Surface elevation change and susceptibility of different mangrove zones to sea-level rise on Pacific high islands of Micronesia

Ken W. Krauss, Donald R. Cahoon, James A Allen, Katherine C. Ewel, James C. Lynch, Nicole Cormier

Research output: Contribution to journalArticle

62 Citations (Scopus)

Abstract

Mangroves on Pacific high islands offer a number of important ecosystem services to both natural ecological communities and human societies. High islands are subjected to constant erosion over geologic time, which establishes an important source of terrigeneous sediment for nearby marine communities. Many of these sediments are deposited in mangrove forests and offer mangroves a potentially important means for adjusting surface elevation with rising sea level. In this study, we investigated sedimentation and elevation dynamics of mangrove forests in three hydrogeomorphic settings on the islands of Kosrae and Pohnpei, Federated States of Micronesia (FSM). Surface accretion rates ranged from 2.9 to 20.8 mm y-1, and are high for naturally occurring mangroves. Although mangrove forests in Micronesian high islands appear to have a strong capacity to offset elevation losses by way of sedimentation, elevation change over 61/2 years ranged from -3.2 to 4.1 mm y-1, depending on the location. Mangrove surface elevation change also varied by hydrogeomorphic setting and river, and suggested differential, and not uniformly bleak, susceptibilities among Pacific high island mangroves to sea-level rise. Fringe, riverine, and interior settings registered elevation changes of -1.30, 0.46, and 1.56 mm y-1, respectively, with the greatest elevation deficit (-3.2 mm y-1) from a fringe zone on Pohnpei and the highest rate of elevation gain (4.1 mm y-1) from an interior zone on Kosrae. Relative to sea-level rise estimates for FSM (0.8-1.8 mm y-1) and assuming a consistent linear trend in these estimates, soil elevations in mangroves on Kosrae and Pohnpei are experiencing between an annual deficit of 4.95 mm and an annual surplus of 3.28 mm. Although natural disturbances are important in mediating elevation gain in some situations, constant allochthonous sediment deposition probably matters most on these Pacific high islands, and is especially helpful in certain hydrogeomorphic zones. Fringe mangrove forests are most susceptible to sea-level rise, such that protection of these outer zones from anthropogenic disturbances (for example, harvesting) may slow the rate at which these zones convert to open water.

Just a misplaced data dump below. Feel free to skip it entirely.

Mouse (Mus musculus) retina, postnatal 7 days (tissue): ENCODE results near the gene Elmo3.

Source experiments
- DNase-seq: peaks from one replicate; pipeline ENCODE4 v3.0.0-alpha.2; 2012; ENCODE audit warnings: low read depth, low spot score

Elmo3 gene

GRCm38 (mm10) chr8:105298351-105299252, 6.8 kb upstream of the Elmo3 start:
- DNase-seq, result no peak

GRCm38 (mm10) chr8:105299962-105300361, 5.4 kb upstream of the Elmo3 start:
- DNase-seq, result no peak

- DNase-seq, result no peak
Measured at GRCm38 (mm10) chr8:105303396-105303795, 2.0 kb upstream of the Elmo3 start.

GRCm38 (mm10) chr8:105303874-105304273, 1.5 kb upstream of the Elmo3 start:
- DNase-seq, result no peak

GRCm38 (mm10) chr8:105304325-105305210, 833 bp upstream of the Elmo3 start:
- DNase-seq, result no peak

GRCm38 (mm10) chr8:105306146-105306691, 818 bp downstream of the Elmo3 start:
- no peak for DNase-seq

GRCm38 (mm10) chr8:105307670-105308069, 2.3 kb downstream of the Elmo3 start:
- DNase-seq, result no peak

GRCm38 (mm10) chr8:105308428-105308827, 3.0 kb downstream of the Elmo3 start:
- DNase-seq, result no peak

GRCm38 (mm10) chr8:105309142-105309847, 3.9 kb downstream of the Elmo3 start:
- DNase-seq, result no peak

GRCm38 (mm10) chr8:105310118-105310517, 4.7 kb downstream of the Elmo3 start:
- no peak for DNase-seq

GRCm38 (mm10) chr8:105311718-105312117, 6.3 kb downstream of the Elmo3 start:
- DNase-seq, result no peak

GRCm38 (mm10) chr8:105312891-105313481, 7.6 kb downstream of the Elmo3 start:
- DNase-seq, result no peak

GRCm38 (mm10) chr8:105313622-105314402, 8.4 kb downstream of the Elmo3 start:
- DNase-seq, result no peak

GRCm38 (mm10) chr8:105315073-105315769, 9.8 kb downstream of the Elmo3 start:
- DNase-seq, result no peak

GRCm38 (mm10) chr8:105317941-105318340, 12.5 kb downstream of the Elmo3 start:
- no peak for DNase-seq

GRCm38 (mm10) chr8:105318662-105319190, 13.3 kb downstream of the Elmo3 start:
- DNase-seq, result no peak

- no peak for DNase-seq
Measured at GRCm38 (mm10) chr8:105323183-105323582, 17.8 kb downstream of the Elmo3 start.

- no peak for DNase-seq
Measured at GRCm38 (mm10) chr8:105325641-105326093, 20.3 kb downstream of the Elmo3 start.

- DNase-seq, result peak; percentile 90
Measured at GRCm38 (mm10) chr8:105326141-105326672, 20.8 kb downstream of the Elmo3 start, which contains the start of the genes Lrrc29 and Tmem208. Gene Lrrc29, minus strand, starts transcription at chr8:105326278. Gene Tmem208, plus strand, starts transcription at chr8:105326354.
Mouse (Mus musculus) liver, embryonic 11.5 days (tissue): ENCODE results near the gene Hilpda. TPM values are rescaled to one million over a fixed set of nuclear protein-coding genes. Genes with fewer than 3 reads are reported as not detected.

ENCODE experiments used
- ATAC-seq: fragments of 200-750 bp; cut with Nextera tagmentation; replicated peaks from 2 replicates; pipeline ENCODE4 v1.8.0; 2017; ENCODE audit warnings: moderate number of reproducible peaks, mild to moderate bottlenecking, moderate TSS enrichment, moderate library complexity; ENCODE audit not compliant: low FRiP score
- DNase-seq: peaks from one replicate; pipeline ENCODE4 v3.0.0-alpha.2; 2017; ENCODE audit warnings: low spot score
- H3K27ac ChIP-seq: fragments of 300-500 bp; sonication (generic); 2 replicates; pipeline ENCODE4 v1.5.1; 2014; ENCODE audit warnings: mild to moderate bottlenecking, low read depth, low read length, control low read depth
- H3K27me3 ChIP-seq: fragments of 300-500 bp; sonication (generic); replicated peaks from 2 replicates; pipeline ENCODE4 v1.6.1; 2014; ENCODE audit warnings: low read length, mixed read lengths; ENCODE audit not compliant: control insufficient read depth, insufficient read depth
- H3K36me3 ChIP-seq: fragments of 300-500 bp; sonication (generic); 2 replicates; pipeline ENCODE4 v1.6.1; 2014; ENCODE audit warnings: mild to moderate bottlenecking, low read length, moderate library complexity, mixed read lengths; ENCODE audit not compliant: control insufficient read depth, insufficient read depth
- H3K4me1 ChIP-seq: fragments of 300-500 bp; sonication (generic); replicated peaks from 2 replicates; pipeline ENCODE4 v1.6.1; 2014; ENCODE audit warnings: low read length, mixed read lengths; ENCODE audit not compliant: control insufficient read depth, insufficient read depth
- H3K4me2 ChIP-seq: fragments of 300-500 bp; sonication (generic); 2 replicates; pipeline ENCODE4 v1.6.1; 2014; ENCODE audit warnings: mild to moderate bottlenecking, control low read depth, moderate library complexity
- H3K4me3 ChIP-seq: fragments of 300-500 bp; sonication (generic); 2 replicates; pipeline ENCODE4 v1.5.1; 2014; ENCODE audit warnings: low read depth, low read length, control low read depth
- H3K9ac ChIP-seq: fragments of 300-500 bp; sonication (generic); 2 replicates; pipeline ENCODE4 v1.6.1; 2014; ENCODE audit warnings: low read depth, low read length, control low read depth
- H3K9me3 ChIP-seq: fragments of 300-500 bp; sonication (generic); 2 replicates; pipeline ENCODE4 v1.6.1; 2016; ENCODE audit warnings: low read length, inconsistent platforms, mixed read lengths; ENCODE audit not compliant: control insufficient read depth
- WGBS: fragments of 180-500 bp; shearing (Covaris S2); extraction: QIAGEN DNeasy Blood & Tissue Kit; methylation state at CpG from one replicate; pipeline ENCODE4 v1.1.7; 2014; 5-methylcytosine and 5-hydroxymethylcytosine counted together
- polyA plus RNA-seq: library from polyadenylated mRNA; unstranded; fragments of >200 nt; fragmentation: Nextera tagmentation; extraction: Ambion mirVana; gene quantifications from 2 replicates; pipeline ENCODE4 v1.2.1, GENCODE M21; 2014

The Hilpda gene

Original languageEnglish (US)
Pages (from-to)129-143
Number of pages15
JournalEcosystems
Volume13
Issue number1
DOIs
StatePublished - Feb 2010

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Micronesia
Sea level
mangrove
sea level
Kosrae
Pohnpei
mangrove forests
Sediments
Federated States of Micronesia
Sedimentation
Ecosystems
Erosion
sediment deposition
Rivers
marine sediments
surpluses
Soils
ecosystem services
anthropogenic activities
sea level rise

Keywords

  • Disturbance
  • Federated States of Micronesia
  • Hydrogeomorphic zone
  • Sea-level rise
  • Subsidence
  • Surface-elevation table
  • Vertical accretion
  • Wetlands

ASJC Scopus subject areas

  • Ecology, Evolution, Behavior and Systematics
  • Ecology
  • Environmental Chemistry

Cite this

Surface elevation change and susceptibility of different mangrove zones to sea-level rise on Pacific high islands of Micronesia. / Krauss, Ken W.; Cahoon, Donald R.; Allen, James A; Ewel, Katherine C.; Lynch, James C.; Cormier, Nicole.

In: Ecosystems, Vol. 13, No. 1, 02.2010, p. 129-143.

Research output: Contribution to journalArticle

Krauss, Ken W. ; Cahoon, Donald R. ; Allen, James A ; Ewel, Katherine C. ; Lynch, James C. ; Cormier, Nicole. / Surface elevation change and susceptibility of different mangrove zones to sea-level rise on Pacific high islands of Micronesia. In: Ecosystems. 2010 ; Vol. 13, No. 1. pp. 129-143.
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